ABOUT THIS COURSE
This NEW course will demonstrate how to guide your best students to achieve Grades A/A* in future Pearson A-Level Geography examinations. Using the latest feedback the course will outline what is expected of high ability students and explore ways to build your teaching practice around this. Looking closely at Pearson feedback and assessments, David will explore how to embed key learning and skills into your students and ensure that they are ready for the specific challenges of the Pearson examinations, allowing students to take the exams with confidence.
BENEFITS OF ATTENDING
- Obtain new teaching approaches for pushing the highest ability students and ensuring that they achieve A/A*
- Focused on identifying the demands of Grades A/A* and providing new approaches to help teachers prepare students effectively
- Improve student performance on the 18 and 24 mark questions
- Mark schemes will be analysed to identify and clarify the requirements of the highest levels
- Sample answers at Grades A/A* will be analysed and marked
- Practical solutions to inspiring high quality fieldwork and the demands of the NEA
|COURSE DATE||Online | Tuesday 16 November 2021
London | Tuesday 18 January 2022
|WHO SHOULD ATTEND?||
|IN-SCHOOL||You can also book this as an In-School Course|
10.00 – 11.00am
Grades A/A* – what do they involve?
- Structure of the Pearson A-Level Geography specification and exams and what they require of the best students
- Feedback from the latest papers and what this tells us about the standards which top students are expected to meet
- Analysis of mark schemes – what are the examiners looking for?
- Key attributes of Grade A/A* students in the classroom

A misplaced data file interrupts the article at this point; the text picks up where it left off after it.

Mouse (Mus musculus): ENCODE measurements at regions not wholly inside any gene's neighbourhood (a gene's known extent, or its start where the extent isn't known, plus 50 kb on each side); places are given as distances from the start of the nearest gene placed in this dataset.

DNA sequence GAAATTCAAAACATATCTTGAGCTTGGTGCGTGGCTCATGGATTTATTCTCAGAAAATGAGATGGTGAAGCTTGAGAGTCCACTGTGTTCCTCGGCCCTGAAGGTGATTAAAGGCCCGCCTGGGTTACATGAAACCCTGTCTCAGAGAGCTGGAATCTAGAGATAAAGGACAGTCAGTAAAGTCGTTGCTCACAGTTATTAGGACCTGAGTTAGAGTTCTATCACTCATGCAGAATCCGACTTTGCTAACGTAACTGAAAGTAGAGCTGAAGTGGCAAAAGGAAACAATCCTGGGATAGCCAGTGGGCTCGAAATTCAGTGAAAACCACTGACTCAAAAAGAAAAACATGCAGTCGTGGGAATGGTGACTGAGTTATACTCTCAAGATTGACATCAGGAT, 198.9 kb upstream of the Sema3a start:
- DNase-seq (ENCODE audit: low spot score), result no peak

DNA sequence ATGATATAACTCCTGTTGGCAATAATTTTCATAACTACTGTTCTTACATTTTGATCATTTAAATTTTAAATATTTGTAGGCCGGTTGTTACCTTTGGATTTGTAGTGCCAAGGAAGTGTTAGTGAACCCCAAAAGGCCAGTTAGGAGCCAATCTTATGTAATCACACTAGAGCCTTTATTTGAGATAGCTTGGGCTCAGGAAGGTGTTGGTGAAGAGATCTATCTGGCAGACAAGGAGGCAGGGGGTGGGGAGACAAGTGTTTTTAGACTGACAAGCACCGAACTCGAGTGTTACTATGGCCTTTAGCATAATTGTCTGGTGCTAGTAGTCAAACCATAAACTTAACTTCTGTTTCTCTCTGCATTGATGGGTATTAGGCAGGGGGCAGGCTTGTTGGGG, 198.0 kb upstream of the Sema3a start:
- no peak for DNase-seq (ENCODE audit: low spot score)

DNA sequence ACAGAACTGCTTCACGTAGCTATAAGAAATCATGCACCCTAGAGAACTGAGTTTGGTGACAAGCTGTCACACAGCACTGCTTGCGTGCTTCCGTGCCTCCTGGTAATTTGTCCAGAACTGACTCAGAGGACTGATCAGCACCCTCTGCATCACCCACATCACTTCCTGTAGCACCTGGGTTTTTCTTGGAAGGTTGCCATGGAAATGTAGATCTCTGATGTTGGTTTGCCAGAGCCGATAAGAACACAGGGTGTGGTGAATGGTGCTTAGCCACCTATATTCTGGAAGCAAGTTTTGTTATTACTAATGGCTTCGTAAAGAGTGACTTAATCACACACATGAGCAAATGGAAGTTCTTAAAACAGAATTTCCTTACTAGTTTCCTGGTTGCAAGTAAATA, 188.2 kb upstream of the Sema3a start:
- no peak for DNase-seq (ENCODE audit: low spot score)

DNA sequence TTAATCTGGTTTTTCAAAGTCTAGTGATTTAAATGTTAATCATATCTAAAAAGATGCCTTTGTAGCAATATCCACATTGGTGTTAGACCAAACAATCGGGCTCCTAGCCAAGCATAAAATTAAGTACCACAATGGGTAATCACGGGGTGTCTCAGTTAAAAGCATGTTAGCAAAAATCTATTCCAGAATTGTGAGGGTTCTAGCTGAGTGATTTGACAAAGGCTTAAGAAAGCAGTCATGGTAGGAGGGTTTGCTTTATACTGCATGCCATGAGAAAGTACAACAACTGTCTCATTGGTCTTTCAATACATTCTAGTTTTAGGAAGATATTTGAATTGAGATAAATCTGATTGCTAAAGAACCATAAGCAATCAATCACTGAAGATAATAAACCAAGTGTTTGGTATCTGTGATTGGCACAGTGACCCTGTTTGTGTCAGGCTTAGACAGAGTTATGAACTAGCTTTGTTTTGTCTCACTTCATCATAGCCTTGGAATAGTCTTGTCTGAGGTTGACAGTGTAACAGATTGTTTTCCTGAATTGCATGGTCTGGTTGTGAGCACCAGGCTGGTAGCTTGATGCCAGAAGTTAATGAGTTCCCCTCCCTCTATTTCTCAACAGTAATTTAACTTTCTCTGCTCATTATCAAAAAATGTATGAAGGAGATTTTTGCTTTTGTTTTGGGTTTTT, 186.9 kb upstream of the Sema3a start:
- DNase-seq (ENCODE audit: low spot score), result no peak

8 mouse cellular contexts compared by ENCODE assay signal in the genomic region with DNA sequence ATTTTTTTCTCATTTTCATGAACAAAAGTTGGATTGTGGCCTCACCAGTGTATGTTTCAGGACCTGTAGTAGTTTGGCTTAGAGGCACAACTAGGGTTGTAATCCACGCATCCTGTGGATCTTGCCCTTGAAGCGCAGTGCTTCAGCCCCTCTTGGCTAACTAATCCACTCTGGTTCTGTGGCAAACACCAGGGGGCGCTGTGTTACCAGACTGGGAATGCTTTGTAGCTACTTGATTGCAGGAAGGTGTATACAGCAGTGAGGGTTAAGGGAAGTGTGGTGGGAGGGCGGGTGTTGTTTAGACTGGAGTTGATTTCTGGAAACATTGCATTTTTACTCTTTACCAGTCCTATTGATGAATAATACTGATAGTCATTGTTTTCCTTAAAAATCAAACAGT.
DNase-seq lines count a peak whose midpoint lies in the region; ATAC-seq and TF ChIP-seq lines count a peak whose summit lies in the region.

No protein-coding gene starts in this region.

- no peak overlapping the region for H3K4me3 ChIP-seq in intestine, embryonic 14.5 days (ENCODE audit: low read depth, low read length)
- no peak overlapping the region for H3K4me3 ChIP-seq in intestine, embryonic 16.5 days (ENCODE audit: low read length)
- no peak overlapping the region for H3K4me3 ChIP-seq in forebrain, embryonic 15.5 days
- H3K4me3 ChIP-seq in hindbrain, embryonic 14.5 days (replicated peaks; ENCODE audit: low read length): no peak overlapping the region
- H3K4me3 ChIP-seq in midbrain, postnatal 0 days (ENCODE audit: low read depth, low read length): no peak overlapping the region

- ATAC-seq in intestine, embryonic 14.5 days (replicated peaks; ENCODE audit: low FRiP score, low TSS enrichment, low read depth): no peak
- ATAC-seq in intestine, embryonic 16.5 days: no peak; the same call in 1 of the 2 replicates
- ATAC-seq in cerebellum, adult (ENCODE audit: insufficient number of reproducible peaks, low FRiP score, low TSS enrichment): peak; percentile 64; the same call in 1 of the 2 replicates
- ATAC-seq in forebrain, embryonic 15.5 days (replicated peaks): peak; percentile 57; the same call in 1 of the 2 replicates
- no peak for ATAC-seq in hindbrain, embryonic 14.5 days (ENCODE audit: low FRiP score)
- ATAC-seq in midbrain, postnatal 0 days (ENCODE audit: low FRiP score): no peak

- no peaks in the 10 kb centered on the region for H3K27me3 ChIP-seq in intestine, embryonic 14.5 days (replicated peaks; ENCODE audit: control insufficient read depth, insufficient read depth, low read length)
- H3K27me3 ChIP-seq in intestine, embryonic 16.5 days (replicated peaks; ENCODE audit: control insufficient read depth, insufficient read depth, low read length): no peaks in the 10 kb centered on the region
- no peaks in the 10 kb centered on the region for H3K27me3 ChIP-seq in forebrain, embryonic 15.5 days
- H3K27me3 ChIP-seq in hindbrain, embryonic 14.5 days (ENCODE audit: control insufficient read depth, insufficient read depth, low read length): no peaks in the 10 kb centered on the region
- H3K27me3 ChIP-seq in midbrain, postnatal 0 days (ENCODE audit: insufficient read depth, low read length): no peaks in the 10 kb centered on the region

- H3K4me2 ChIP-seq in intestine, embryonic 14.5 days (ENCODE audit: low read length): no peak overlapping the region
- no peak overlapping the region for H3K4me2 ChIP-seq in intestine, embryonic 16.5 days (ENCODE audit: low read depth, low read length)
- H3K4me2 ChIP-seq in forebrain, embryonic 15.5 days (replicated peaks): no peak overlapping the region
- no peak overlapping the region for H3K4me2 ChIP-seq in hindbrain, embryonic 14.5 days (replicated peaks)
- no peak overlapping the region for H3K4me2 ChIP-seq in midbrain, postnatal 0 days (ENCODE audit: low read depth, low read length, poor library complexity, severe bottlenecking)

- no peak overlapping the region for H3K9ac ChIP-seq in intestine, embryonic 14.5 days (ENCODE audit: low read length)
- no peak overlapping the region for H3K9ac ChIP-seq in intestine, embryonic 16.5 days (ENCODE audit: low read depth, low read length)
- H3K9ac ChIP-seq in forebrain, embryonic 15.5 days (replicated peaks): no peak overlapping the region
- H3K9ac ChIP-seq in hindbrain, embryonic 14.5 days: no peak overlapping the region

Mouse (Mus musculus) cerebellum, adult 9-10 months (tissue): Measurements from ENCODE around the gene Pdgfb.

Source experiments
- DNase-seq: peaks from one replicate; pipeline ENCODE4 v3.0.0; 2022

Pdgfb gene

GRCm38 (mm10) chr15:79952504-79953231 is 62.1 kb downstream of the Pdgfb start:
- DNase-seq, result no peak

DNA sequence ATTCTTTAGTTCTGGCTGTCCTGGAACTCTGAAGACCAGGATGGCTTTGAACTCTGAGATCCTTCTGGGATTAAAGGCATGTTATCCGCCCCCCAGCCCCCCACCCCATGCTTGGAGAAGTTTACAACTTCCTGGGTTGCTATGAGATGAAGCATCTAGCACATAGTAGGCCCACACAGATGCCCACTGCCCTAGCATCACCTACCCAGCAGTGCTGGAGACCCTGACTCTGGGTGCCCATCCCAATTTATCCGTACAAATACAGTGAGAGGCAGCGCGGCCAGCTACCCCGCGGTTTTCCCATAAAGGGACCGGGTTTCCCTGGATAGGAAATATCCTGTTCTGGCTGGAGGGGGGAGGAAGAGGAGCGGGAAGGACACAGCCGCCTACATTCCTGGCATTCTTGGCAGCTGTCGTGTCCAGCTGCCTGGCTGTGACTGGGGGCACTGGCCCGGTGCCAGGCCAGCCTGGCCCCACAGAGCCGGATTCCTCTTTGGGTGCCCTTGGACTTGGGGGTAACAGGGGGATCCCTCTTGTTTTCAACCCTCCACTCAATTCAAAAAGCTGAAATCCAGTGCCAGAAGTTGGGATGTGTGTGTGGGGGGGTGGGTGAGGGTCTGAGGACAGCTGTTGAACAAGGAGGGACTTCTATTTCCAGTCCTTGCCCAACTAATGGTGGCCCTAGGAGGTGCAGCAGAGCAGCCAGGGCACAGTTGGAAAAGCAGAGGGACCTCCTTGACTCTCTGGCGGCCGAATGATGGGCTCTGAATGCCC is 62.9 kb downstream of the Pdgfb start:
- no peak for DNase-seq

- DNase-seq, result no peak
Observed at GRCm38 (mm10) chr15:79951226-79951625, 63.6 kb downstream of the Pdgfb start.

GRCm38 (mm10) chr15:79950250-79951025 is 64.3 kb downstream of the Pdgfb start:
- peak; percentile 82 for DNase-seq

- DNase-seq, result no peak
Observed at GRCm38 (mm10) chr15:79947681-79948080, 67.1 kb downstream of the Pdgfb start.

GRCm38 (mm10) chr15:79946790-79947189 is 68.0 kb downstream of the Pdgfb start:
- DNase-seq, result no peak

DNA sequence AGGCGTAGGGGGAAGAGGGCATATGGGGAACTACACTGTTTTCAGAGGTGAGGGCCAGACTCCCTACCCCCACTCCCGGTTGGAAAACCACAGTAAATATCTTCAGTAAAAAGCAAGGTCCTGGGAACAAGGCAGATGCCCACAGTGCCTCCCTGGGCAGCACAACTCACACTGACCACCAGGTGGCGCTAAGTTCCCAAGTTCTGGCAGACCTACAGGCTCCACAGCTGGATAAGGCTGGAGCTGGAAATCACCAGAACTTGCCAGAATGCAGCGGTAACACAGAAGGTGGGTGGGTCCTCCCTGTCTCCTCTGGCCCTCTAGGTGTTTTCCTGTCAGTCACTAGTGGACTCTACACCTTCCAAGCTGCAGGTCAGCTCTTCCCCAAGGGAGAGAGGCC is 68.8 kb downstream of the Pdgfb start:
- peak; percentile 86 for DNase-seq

- Avoiding potential hazards: what can cost a top student their A grade?
11.00 – 11.20am: Discussion
11.20 – 12.10pm
Teaching Physical Geography to ensure A/A* results
- Different approaches to discussing and writing about Physical Geography
- Tackling the toughest topics: developing the skills needed to unpick complex Physical Geography
- New approaches to the Carbon and Water cycles to boost your A* students
- Teaching case studies on the core and optional topics – what helps differentiate the best answers from the rest
12.10 – 12.50pm
Every mark matters – how to be successful across the different styles of questions
- Understanding the Assessment Objectives to guarantee high quality exam performance
- How to effectively deal with multiple choice and point marked answers – and how high achieving candidates can needlessly miss marks
- Making sure students perform equally well across the three papers: revision tips and activities that get A* in every paper
12.50 – 1.50pm: Lunch
1.50 – 2.40pm
Analysing Human Geography: where is an A/A* achieved or lost?
- Deep examination of context – using who?/what?/when?/why? questions to push students
- Stretching top students with your choice of Places and Environments
- Approaches for the Human Geography paper: preparing for different question styles
- How to successfully navigate resource based questions: building this into your teaching to ensure students are fully prepared
- Effective structuring of responses to short answer questions – how detailed is detailed?
2.40 – 3.20pm
Dealing with the synoptic paper
- The importance of structure – planning and writing effective extended responses
- Developing a sense of context – how to make the best use of case studies and examples to prepare students
- Teaching timing – the 18 and 24 mark questions
- Making synoptic links throughout your teaching so students can do this ‘without stress’ in the exam
- How to make able students into independent readers and thinkers
3.20 – 3.45pm
The challenge of the NEA
- How to inspire high quality fieldwork questions and investigations through your teaching of the course
- The importance of building independent learners
- Thinking critically and developing robust analysis skills
- Confident standardisation to ensure accuracy – analyse examples of A/A* work to see what gets students into the top mark bands
Plenary and depart
James has been Head of Geography at Xaverian Sixth Form, Manchester College for over nine years. He has been a senior examiner since 2010 and worked on both the 2008 and the 2016 specifications, specifically the human and physical papers and AS Physical paper. He has been a Chartered Geographer since 2012 in recognition of his work and has written extensively for both Edexcel and GeoFactfsheet. Additionally, he is a reviewer on Routesjounal.org, an online journal which aims to showcase the best abilities of A-level and undergraduate students.